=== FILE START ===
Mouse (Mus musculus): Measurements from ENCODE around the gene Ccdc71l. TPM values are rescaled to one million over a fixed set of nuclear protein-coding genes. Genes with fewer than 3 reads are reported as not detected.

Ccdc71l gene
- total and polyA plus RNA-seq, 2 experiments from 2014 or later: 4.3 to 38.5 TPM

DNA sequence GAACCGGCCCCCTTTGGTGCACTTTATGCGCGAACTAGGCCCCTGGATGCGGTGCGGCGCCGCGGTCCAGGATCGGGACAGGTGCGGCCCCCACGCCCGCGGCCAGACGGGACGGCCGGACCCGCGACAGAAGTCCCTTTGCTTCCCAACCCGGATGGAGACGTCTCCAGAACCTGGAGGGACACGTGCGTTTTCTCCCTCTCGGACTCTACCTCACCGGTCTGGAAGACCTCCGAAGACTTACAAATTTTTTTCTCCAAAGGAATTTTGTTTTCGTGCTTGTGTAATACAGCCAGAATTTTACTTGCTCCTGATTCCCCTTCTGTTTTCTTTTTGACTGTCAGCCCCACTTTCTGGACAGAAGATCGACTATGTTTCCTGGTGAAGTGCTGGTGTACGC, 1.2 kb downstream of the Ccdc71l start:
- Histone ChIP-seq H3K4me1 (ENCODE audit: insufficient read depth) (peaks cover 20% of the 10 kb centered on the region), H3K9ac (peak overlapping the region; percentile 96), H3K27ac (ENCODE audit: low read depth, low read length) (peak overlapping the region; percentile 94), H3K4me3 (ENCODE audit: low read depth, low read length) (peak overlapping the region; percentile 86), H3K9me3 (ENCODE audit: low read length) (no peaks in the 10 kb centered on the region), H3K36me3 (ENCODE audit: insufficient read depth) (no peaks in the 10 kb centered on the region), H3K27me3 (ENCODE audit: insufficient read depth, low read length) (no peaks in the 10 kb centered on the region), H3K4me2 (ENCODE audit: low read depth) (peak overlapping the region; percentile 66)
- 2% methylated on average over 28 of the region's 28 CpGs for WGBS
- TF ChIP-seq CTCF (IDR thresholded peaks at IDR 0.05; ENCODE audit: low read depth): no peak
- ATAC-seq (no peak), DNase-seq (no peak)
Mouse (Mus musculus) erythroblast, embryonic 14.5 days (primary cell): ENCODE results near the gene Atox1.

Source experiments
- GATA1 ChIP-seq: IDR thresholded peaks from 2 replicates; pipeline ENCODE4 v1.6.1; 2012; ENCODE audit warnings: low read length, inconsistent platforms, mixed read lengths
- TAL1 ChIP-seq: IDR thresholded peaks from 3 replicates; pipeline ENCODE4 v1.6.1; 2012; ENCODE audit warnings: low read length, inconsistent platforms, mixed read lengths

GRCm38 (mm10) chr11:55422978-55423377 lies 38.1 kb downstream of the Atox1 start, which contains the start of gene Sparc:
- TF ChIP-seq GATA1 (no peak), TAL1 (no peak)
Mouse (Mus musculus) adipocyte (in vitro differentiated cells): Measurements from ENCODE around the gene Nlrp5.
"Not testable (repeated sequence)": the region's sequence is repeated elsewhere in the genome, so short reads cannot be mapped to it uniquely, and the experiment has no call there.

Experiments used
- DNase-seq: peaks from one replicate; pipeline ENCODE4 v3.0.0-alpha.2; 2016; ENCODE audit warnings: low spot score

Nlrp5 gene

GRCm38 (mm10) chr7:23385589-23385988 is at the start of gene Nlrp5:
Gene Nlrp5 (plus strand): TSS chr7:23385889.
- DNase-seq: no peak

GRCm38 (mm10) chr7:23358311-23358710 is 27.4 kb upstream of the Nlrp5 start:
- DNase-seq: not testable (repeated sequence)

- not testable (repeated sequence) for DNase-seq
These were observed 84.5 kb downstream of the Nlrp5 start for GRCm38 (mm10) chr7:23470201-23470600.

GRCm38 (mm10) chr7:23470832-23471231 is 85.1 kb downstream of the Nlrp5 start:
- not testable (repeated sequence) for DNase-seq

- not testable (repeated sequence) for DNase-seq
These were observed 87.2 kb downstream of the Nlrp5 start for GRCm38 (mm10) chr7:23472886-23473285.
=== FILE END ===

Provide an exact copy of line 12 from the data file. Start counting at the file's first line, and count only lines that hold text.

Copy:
- TAL1 ChIP-seq: IDR thresholded peaks from 3 replicates; pipeline ENCODE4 v1.6.1; 2012; ENCODE audit warnings: low read length, inconsistent platforms, mixed read lengths